Jeremy Corbyn ‘I can still be Prime Minister’ as he vows to fight Theresa May

June 11, 2017
| Report Focus News

Labour leader Jeremy Corbyn has insisted ‘I can still be Prime Minister’ as he vowed to fight Theresa May’s attempt to run a minority government ‘all the way’.

Labour won 262 seats in the General Election, up from the 232 secured by Ed Miliband in 2015, but the Conservatives remain the largest party in Parliament.

Mr Corbyn believes that without an outright majority, Mrs May’s position is vulnerable and he intends to oppose the Queen’s Speech in an attempt to bring down her administration.
He told the Sunday Mirror: ‘I can still be Prime Minister. This is still on. Absolutely.

‘Theresa May has been to the palace. She’s now attempting to form a government. She’s then got to present a programme to Parliament.

‘There’s a possibility of voting the Queen’s Speech down and we’re going to push that all the way. We have got a mandate to deal with issues of poverty, justice and inequality in Britain.

‘We want to end austerity and invest in this country and that’s what we’re going to do. Nearly 13 million people voted for us to do it. That’s why I’m here.’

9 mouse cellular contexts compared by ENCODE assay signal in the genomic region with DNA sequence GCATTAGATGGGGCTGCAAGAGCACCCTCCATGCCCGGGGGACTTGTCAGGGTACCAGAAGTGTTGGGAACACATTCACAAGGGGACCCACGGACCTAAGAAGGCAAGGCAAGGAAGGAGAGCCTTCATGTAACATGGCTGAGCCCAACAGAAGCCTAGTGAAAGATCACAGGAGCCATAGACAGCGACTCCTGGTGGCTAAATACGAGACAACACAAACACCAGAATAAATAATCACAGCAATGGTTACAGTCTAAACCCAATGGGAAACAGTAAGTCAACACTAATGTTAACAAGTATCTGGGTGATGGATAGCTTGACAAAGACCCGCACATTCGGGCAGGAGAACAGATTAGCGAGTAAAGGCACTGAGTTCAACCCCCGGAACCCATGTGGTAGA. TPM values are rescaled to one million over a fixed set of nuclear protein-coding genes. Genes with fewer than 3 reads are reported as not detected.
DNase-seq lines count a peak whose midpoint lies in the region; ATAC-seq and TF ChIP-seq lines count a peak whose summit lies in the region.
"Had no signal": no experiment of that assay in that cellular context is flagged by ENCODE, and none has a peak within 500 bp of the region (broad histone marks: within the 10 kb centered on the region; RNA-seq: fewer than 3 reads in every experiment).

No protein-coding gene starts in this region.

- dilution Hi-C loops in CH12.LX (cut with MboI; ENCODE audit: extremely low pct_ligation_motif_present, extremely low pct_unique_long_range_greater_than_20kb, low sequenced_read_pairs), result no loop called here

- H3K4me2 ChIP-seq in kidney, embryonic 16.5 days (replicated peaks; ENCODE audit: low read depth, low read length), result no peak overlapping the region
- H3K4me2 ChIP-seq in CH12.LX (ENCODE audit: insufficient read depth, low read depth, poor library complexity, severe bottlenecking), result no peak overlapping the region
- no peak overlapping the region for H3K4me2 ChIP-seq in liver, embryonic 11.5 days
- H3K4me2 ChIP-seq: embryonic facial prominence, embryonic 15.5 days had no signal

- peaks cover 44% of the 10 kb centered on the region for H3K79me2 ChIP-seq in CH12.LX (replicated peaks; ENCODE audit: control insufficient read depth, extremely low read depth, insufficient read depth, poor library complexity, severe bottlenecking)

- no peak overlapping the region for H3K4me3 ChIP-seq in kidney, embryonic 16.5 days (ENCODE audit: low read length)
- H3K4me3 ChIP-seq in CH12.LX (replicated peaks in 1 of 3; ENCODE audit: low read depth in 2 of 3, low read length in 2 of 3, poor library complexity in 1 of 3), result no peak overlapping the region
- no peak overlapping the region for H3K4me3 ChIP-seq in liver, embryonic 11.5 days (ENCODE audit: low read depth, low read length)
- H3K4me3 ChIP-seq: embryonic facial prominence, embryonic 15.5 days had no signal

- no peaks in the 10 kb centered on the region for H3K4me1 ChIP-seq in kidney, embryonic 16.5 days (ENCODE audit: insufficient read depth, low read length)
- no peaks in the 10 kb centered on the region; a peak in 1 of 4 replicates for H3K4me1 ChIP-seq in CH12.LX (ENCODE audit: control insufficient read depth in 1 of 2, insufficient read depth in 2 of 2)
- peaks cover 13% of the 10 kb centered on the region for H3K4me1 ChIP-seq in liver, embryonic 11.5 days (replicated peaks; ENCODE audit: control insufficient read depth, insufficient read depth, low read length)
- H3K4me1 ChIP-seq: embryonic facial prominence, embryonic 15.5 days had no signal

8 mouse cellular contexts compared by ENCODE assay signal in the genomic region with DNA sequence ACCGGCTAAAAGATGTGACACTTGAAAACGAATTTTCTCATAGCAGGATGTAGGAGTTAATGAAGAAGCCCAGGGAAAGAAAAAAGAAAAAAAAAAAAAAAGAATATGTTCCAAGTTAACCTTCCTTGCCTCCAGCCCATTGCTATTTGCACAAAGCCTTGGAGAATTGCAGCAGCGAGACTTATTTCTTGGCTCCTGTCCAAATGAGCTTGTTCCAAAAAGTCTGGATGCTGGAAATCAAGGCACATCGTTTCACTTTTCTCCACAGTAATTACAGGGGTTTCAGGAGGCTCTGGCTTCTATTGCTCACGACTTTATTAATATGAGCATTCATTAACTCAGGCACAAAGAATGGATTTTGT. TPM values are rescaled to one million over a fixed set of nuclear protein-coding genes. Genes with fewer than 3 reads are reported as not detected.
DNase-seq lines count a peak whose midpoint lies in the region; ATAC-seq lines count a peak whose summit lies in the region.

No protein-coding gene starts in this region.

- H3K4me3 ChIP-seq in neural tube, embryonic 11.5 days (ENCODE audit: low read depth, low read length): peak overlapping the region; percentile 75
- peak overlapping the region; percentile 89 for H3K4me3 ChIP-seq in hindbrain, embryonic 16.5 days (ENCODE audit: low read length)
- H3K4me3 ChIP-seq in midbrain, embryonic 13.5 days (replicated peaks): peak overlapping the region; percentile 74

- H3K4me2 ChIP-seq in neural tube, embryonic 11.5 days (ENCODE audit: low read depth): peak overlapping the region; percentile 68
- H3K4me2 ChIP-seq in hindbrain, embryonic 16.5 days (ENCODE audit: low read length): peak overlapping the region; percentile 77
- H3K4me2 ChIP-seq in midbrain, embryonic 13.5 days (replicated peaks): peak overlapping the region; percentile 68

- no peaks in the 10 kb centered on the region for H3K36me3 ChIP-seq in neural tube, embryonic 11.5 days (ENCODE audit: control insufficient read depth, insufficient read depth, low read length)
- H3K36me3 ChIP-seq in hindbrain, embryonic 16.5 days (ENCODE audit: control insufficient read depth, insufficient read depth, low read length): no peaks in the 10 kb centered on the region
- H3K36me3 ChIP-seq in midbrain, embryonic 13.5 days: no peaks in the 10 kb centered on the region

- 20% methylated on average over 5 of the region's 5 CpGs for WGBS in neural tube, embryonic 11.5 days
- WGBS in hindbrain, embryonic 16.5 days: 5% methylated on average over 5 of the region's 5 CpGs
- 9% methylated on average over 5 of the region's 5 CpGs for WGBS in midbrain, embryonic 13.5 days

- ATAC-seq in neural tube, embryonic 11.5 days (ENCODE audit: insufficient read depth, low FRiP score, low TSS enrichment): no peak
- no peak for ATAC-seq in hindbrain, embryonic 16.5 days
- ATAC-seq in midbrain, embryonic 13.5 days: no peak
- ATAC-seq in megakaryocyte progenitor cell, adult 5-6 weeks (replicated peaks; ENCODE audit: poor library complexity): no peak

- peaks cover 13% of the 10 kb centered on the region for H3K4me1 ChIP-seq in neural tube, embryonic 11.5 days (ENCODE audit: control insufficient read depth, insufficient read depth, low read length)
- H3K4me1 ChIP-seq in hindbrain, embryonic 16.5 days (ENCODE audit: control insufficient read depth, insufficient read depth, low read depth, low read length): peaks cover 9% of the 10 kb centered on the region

Mr Corbyn intends to oppose the Queen’s Speech in an attempt to bring down Theresa May’s administration

Mrs May is seeking to rely on the Democratic Unionist Party’s 10 MPs to win key votes in Parliament.

But Mr Corbyn said: ‘I don’t think Theresa May and this government have any credibility.

‘The Prime Minister called this election on the basis she would need a stronger mandate to negotiate Brexit.

‘Well look what’s happened. The parallels are with 1974. The Conservatives sought, as they have done this time, a “who governs Britain?” mandate.

‘Ted Heath lost and tried to form another government and tried to get another majority in Parliament. And eventually Harold Wilson managed to form a government. She’s taking us back to those times. It’s back to the 70s with Theresa May.’

The Labour leader, who survived an attempt to oust him by his own MPs before the election, now expects that he will be able to attract some of the party’s biggest names to serve on his front bench.

‘My phone is full of texts from lots and lots of people from right across the party,’ he said.

‘I’m very happy about that. I’m very proud to lead this party. And I’m open to everyone. It’s important to make that clear.’